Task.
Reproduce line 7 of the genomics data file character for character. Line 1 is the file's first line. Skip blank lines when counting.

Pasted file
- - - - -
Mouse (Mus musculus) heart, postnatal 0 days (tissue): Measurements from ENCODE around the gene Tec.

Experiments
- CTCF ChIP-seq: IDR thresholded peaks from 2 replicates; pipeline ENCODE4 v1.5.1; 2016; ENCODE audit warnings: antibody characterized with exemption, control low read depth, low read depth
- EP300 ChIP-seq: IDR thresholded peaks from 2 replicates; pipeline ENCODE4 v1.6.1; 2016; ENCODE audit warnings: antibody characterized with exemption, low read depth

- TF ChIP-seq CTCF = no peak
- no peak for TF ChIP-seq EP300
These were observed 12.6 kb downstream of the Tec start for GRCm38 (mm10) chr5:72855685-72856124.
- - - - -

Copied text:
These were observed 12.6 kb downstream of the Tec start for GRCm38 (mm10) chr5:72855685-72856124.